Hayes’ infamous temper ended his career in disgrace at the 1978 Gator Bowl matching Ohio State and Clemson. Hayes punched a Clemson linebacker after he intercepted a pass and was knocked out of bounds on the Ohio State sideline. Hayes, though, has his name on the Big Ten Coach of the Year Award along with Michigan’s Bo Schembechler and Wisconsin’s Dave McClain.

There are no such awards recognizing Daugherty historic coaching career at Michigan State for the win-loss column or the field of integration.

Two days after the game Michigan State’s joy at preserving its unbeaten season turned to disbelief when the AP and UPI polls came out. Without Michigan State having suffered a loss, the No. 1 Spartans and No. 2 Notre Dame flip-flopped positions. Notre Dame’s 32-0 victory over North Carolina swayed enough voters.

On October 10, the Monday before the Ohio State/North Carolina results, Michigan State was 4-0 and No. 1 with 18 first-place votes and 369 points. Notre Dame was 3-0 and No. 2 with 15 first-place votes and 353 points.

On October 17, the Monday after the Ohio State/North Carolina results, Notre Dame was 4-0 and No. 1 with 31 first-place votes and 443 points. Michigan State was No. 2 and 5-0 with 10 first-place votes and 416 points.

The polls remained No. 1 Notre Dame and No. 2 Michigan State the rest of the season and through the final votes.

“I always thought the object of the game was to win,” Daugherty said when the Spartans dropped to No. 2. “Apparently, they expect more of us.”

Later, the National Football Foundation announced its co-championship.

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Maya Washington's film "Through the Banks of the Red Cedar" is showing at 6 p.m. Wednesday (9-26-18) at Wells Hall, auditorium room 119B. Fans can also purchase copies of Raye of Light through the MSU Bookstore and get autographs from Michigan State Hall of Famers in attendance.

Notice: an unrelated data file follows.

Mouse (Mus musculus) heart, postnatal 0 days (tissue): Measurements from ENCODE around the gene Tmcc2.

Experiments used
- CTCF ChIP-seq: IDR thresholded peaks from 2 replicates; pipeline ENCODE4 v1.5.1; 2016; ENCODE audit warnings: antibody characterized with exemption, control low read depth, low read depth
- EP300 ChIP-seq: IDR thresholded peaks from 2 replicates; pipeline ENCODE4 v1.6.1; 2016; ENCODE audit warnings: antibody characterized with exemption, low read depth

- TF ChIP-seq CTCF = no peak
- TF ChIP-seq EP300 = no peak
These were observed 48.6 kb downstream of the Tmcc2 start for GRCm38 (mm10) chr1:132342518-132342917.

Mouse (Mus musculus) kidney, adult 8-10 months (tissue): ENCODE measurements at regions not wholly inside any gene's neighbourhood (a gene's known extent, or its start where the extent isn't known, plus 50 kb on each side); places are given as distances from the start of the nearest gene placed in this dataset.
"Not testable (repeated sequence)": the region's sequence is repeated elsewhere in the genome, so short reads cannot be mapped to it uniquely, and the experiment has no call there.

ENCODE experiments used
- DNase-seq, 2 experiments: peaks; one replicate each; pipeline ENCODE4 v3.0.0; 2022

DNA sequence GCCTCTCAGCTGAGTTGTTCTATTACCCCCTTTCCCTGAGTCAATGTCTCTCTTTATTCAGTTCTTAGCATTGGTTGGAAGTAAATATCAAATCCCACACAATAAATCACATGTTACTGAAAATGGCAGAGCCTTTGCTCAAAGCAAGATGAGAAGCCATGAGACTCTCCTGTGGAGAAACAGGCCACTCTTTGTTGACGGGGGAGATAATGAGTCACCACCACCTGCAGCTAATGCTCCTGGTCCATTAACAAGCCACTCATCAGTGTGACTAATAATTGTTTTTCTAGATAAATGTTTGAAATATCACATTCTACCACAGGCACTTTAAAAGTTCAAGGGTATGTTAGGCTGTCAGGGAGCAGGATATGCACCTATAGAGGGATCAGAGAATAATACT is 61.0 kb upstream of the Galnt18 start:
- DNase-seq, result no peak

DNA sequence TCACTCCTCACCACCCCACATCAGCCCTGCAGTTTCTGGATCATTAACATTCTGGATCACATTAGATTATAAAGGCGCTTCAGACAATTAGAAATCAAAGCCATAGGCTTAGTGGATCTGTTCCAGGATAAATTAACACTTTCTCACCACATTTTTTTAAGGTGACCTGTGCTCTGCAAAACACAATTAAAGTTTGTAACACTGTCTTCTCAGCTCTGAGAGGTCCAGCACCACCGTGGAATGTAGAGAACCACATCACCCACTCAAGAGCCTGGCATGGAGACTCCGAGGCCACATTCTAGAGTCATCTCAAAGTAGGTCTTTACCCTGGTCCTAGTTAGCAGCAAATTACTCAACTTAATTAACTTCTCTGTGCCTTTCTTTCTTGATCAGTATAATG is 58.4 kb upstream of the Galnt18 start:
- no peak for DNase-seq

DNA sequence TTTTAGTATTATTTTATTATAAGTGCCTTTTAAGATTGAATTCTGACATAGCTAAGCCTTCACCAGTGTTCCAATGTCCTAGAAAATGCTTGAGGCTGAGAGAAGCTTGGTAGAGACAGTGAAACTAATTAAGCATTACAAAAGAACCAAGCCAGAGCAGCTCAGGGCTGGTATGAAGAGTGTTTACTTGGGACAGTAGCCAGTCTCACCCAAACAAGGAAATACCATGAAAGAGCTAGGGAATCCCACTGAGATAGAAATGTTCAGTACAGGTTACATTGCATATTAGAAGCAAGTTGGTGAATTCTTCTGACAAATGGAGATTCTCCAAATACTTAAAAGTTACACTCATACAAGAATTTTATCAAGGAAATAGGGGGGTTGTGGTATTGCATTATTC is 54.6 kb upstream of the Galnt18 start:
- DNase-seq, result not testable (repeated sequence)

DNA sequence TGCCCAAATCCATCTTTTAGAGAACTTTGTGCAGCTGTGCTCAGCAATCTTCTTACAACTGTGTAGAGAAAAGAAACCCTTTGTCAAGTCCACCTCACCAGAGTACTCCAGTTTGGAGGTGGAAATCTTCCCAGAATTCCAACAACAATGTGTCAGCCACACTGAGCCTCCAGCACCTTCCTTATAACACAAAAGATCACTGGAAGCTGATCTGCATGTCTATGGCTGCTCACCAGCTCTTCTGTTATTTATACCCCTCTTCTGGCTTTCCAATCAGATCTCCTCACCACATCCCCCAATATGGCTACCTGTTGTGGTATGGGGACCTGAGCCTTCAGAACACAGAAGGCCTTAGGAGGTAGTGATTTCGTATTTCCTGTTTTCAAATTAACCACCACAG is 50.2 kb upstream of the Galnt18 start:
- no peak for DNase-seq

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I invite you to follow me on Twitter @shanny4055

Tom Shanahan, Author: Raye of Light

-- Book on Michigan State's leading role in the integration of college football. It explains Duffy Daugherty's untold pioneering role and debunks myths that steered recognition away from him to Bear Bryant.


Tom Shanahan

Tom Shanahan

Tom Shanahan is an award-winning sportswriter and the author of "Raye of Light". Tom spent the bulk of his career in San DIego writing for the San Diego Union-Tribune. He has covered NCAA Tournaments, Super Bowls, Rose Bowls, the NBA Finals and the World Series in a career that included writing for Voice of San Diego, the San Diego Hall of Champions and He contributes to the Detroit Free Press, Raleigh News & Observer,, and the National Football Foundation's Football Matters. He won multiple first-place awards from the San Diego Press Club and first place from the Copley News Service Ring of Truth Awards. The National Football Foundation/San Diego Chapter presented him its Distinguished American Award in 2003. USA Track and Field’s San Diego Chapter presented its President’s Award in 2000.

Raye of Light: Jimmy Raye, Duffy Daugherty, the integration of college football and the 1965-66 Michigan State Spartans. It explains Duffy Daugherty's pioneering role and debunks myths that steered recognition away from him to Bear Bryant.

By Tom Shanahan; Foreword by Tony Dungy; August Publications

David Maraniss, Pulitzer Prize winner and biographer: "History writes people out of the story. It's our job to write them back in."